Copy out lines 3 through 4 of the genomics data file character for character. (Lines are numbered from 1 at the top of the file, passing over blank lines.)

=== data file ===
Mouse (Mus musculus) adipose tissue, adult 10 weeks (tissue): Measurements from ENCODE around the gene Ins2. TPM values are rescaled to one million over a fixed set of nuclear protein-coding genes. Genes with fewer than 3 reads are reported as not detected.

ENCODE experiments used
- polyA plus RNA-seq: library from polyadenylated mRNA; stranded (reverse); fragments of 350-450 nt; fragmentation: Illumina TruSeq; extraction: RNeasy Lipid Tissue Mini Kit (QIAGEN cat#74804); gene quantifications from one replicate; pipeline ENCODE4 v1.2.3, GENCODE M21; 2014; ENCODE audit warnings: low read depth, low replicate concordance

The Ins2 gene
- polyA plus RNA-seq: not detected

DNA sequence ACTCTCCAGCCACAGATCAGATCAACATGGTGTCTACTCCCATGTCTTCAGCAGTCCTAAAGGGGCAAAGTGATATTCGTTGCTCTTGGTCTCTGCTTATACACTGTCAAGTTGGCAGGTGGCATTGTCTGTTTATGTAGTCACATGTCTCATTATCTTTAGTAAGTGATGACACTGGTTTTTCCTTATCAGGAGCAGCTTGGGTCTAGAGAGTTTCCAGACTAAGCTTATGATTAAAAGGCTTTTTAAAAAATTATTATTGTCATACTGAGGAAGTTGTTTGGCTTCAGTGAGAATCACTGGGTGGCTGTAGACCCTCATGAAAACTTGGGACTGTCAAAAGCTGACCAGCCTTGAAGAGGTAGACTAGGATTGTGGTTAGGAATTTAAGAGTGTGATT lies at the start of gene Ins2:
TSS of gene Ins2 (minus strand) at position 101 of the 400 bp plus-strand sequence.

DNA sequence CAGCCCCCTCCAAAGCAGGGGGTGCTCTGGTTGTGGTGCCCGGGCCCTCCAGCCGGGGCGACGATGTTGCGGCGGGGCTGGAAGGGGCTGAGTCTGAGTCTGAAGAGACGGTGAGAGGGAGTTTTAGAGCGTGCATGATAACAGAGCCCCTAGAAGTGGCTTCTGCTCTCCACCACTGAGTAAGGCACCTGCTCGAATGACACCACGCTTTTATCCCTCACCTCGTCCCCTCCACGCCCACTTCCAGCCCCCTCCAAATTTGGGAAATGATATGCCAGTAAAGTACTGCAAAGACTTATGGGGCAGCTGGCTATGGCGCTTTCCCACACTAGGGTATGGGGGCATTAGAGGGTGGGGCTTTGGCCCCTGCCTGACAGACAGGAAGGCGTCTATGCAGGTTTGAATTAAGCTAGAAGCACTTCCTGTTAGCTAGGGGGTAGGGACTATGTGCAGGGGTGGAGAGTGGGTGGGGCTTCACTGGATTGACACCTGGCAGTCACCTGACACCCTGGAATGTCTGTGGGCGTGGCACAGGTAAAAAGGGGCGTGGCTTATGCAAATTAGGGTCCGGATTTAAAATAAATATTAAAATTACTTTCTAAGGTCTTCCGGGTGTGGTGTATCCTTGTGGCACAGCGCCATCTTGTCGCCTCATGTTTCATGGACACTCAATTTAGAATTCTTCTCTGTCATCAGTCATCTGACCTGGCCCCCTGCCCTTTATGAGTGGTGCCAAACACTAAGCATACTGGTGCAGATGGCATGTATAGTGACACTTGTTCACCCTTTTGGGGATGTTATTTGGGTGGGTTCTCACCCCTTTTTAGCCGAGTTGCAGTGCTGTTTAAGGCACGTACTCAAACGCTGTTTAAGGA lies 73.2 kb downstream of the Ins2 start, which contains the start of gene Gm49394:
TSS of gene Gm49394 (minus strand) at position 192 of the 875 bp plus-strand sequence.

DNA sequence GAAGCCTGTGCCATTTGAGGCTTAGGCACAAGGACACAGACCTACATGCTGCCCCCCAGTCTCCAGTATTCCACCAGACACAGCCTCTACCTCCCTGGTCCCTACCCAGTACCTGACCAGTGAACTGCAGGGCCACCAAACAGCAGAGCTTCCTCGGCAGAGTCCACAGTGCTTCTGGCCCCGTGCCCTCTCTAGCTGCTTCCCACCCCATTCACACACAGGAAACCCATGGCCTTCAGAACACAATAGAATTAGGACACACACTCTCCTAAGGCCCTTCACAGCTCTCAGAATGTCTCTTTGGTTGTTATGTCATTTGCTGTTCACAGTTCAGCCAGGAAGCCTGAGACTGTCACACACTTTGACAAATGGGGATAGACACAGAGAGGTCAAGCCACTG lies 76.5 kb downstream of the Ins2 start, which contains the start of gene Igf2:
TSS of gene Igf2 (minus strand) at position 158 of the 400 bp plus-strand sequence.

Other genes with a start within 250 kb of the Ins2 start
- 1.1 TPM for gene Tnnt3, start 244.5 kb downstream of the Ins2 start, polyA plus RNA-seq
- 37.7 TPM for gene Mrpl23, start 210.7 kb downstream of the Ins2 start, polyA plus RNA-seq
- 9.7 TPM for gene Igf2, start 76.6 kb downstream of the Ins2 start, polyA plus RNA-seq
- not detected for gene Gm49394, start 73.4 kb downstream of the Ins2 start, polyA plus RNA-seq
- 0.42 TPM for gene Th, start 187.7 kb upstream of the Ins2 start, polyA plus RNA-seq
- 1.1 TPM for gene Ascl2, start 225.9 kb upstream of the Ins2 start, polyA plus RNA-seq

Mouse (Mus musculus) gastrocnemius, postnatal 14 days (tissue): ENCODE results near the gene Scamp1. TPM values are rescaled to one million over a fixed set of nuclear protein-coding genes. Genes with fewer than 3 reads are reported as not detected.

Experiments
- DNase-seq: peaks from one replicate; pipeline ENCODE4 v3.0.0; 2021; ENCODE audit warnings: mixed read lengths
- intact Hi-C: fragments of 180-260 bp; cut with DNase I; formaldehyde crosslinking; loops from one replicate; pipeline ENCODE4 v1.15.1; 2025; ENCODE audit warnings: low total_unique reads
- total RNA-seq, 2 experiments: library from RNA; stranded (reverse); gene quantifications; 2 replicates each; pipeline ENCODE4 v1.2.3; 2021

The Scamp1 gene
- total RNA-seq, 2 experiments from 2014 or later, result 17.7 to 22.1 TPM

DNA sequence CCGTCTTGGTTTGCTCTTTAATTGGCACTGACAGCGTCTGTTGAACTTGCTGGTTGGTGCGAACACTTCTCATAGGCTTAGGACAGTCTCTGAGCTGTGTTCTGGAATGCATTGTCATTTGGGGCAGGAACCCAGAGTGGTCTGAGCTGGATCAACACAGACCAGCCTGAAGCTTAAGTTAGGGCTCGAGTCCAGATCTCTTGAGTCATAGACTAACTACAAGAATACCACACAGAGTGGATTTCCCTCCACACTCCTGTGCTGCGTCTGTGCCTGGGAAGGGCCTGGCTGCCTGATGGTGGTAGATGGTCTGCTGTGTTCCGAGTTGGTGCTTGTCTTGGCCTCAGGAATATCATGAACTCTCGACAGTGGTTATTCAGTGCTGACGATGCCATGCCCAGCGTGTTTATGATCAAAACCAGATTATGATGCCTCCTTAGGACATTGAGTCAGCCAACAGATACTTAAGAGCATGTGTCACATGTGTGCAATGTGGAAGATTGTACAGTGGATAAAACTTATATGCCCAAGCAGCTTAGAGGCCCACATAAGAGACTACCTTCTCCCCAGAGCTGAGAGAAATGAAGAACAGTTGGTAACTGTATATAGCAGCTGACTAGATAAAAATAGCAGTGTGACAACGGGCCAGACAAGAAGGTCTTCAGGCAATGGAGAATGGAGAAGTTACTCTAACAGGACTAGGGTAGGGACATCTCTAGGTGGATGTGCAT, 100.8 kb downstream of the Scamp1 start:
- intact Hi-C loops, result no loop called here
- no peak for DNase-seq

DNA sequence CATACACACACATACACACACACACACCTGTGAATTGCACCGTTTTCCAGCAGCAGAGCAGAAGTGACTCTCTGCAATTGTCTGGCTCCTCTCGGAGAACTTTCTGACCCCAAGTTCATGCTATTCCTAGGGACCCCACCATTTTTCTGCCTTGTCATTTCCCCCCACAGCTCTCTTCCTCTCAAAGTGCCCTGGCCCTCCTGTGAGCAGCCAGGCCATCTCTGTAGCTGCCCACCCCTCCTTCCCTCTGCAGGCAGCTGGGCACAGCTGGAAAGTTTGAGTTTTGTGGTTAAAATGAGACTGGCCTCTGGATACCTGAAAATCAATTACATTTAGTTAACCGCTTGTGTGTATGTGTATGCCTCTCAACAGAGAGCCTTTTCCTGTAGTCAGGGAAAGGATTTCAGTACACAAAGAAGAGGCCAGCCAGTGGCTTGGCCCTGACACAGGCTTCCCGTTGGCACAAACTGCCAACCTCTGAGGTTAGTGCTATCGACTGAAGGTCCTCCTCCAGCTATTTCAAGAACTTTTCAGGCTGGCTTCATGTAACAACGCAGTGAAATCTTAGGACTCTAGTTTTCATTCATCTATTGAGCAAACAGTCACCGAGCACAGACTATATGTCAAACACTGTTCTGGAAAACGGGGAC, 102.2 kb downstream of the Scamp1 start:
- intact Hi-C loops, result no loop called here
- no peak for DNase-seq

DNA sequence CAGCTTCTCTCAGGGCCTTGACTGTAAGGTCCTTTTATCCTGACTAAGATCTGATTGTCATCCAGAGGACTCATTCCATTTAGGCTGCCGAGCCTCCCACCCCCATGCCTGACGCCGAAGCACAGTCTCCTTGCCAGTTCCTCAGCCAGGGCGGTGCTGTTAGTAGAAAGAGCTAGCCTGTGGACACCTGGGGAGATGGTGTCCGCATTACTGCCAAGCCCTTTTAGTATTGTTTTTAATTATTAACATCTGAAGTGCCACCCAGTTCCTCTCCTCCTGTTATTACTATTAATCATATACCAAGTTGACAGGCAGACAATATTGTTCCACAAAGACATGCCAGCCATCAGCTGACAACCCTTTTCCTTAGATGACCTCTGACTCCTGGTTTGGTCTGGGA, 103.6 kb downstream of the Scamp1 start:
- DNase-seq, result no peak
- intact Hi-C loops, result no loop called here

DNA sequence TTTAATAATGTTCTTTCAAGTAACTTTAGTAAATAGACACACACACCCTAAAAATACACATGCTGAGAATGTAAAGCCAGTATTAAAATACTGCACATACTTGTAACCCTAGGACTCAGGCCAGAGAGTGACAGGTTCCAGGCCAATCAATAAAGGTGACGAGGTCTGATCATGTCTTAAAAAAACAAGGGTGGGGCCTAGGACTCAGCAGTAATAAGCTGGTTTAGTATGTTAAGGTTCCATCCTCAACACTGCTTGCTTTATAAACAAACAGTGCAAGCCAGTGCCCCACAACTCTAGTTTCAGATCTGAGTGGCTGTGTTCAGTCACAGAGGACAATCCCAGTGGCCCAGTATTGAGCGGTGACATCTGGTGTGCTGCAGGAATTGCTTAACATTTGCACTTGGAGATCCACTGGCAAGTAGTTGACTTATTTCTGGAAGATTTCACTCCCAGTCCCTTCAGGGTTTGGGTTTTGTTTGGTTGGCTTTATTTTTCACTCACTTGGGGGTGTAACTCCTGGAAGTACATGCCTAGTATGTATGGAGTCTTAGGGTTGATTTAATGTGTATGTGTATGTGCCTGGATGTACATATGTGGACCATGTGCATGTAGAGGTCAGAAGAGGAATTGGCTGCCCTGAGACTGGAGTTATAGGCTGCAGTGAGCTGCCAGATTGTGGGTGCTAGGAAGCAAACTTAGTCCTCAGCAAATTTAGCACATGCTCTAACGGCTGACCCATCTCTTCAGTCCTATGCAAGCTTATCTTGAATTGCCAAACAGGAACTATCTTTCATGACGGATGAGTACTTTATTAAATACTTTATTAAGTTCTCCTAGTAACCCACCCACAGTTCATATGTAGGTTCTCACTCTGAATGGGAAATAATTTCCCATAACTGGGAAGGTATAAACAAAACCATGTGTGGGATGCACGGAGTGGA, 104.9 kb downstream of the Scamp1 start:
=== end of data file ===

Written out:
- polyA plus RNA-seq: library from polyadenylated mRNA; stranded (reverse); fragments of 350-450 nt; fragmentation: Illumina TruSeq; extraction: RNeasy Lipid Tissue Mini Kit (QIAGEN cat#74804); gene quantifications from one replicate; pipeline ENCODE4 v1.2.3, GENCODE M21; 2014; ENCODE audit warnings: low read depth, low replicate concordance

The Ins2 gene